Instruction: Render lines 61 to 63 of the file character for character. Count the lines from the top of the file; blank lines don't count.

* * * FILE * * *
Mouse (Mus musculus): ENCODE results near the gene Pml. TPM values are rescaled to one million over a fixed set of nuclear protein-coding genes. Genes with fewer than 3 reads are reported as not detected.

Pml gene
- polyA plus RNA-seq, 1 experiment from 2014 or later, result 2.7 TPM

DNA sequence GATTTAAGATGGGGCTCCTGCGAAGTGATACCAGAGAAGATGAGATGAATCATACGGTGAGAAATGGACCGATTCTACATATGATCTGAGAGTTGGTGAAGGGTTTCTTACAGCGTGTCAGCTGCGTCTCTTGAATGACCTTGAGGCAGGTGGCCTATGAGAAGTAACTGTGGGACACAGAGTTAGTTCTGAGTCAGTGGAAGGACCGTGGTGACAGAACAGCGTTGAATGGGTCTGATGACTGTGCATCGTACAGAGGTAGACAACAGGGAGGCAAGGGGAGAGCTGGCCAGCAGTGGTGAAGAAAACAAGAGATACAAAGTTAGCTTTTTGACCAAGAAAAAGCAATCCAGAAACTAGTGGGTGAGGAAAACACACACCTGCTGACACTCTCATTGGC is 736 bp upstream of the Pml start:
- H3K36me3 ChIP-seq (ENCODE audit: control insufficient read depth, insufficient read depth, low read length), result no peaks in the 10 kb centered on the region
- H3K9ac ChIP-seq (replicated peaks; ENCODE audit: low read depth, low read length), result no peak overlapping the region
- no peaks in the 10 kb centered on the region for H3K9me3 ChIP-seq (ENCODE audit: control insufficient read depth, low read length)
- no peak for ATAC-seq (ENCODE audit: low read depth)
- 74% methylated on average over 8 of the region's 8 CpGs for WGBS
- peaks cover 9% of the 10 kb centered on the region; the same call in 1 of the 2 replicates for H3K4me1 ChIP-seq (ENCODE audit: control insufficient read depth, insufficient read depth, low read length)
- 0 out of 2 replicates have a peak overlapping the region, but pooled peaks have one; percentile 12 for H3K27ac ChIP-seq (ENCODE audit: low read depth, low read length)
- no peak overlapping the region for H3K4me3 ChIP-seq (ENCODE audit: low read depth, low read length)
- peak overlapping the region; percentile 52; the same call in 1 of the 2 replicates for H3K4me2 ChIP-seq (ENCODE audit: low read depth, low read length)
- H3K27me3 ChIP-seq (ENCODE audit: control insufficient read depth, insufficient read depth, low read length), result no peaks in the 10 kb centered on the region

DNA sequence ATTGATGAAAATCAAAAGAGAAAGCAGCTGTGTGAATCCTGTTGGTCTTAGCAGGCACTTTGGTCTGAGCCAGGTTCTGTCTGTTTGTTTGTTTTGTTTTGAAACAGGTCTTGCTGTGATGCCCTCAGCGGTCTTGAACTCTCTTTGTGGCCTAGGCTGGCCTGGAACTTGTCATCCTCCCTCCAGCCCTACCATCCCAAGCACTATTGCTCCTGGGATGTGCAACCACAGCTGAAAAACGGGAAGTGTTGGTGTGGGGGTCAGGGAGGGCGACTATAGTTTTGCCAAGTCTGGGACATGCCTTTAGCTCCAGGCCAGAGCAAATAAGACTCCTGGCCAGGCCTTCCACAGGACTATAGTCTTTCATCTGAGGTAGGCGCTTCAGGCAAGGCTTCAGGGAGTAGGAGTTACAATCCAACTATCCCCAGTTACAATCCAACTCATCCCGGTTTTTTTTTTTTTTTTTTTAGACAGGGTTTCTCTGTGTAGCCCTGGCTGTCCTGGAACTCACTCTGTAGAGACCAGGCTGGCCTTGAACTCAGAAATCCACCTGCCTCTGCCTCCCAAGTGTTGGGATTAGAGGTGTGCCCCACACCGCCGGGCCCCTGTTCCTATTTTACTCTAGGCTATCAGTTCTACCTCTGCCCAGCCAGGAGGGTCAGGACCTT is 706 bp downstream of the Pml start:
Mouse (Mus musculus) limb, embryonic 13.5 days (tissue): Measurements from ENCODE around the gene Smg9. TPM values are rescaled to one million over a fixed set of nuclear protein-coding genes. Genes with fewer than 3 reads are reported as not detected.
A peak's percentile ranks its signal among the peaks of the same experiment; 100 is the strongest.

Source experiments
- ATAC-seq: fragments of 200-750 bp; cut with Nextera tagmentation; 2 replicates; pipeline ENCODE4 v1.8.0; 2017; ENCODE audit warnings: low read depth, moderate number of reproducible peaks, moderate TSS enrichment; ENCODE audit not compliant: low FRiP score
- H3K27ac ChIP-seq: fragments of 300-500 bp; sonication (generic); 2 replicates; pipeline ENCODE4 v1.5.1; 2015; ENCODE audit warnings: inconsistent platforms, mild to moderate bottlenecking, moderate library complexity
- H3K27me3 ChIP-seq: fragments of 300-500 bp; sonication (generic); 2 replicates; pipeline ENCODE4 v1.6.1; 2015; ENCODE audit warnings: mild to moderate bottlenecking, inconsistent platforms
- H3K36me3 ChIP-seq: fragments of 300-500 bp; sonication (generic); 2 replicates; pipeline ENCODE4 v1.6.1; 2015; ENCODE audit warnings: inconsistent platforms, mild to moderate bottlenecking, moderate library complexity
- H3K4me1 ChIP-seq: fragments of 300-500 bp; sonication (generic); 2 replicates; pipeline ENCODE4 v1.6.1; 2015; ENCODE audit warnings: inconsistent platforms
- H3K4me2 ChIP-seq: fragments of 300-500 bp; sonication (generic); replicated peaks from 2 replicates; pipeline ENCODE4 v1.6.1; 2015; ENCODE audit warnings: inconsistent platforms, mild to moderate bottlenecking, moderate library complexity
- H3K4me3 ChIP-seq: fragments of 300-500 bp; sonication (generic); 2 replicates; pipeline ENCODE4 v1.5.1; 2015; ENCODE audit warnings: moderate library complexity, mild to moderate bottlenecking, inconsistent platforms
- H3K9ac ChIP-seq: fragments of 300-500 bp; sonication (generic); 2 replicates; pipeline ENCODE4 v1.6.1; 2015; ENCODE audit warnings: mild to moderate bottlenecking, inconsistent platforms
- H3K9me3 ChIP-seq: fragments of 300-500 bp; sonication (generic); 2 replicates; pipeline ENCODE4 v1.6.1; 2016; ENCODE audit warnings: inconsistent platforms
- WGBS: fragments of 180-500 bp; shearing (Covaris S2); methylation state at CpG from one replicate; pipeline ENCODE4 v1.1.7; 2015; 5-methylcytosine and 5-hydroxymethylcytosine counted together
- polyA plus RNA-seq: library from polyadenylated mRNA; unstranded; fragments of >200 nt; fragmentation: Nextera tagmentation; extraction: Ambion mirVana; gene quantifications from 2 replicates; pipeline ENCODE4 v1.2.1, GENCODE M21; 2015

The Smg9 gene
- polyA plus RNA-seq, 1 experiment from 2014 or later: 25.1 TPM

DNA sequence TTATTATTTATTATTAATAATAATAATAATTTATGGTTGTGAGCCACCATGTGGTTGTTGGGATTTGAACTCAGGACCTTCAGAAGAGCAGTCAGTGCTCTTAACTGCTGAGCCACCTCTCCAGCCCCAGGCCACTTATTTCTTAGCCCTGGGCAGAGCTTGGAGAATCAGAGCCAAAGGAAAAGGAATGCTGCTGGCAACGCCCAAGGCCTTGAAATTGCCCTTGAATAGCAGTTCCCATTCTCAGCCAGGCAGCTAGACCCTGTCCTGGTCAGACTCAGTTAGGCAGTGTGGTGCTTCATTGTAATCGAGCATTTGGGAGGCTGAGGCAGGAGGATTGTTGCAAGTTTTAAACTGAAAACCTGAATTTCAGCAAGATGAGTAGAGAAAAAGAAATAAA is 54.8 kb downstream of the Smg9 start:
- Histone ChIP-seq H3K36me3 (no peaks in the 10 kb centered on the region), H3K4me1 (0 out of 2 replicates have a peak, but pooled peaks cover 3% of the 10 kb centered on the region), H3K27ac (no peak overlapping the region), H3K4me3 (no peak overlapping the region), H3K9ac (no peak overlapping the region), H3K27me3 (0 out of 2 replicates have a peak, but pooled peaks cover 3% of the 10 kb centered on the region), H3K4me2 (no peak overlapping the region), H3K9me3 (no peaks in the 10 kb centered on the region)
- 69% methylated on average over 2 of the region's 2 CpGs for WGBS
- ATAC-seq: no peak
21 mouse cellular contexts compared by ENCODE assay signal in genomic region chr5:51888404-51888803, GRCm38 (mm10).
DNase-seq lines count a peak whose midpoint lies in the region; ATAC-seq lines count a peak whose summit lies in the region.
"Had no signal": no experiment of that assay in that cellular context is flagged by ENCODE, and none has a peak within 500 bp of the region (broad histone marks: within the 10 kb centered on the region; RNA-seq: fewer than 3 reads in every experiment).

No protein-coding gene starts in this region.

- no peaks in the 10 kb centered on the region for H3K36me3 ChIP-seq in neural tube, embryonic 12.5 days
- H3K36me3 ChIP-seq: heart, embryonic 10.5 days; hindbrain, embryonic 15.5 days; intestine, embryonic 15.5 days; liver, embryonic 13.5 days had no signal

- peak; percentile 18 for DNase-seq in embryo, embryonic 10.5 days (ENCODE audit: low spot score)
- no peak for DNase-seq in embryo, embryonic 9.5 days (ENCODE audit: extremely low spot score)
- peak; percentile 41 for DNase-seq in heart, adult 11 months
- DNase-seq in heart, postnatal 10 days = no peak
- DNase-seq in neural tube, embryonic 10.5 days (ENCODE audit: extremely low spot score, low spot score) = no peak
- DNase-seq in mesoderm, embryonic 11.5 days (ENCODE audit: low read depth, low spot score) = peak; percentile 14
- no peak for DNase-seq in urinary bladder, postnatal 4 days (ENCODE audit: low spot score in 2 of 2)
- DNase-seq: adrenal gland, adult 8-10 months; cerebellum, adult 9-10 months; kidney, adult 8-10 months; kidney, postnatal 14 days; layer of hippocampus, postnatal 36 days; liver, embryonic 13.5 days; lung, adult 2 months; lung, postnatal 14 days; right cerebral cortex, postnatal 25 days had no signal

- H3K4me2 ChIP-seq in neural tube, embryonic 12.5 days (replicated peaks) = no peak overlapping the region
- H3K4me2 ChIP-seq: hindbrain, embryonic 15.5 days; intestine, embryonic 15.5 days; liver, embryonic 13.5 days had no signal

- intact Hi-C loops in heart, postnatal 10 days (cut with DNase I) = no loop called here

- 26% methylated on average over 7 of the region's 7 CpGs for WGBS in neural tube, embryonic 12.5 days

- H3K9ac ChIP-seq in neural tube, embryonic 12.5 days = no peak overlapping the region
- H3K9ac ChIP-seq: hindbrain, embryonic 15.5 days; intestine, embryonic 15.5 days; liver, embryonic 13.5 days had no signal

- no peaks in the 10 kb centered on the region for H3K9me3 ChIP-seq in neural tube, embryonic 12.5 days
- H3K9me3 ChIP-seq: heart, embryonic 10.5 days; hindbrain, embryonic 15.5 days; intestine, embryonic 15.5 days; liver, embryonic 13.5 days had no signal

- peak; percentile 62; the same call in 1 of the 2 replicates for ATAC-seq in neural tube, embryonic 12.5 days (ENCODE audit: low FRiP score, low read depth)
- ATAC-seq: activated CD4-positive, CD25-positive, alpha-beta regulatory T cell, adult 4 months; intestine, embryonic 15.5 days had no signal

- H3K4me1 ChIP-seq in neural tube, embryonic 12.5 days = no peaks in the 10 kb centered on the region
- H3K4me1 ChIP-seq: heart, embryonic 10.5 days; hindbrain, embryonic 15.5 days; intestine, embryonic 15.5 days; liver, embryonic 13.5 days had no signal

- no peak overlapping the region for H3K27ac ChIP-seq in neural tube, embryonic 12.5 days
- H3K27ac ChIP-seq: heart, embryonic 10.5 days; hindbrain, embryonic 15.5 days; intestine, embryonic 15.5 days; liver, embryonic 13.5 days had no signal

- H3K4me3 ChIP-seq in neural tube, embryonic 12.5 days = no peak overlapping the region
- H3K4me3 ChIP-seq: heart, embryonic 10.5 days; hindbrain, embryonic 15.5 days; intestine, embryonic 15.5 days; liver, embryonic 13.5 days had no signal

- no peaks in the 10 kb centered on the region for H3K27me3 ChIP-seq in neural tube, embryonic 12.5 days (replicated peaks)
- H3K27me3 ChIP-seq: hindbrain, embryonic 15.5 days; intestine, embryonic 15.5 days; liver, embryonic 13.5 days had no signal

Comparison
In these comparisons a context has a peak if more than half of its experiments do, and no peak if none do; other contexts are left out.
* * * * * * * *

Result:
- H3K4me1 ChIP-seq: heart, embryonic 10.5 days; hindbrain, embryonic 15.5 days; intestine, embryonic 15.5 days; liver, embryonic 13.5 days had no signal

- no peak overlapping the region for H3K27ac ChIP-seq in neural tube, embryonic 12.5 days
- H3K27ac ChIP-seq: heart, embryonic 10.5 days; hindbrain, embryonic 15.5 days; intestine, embryonic 15.5 days; liver, embryonic 13.5 days had no signal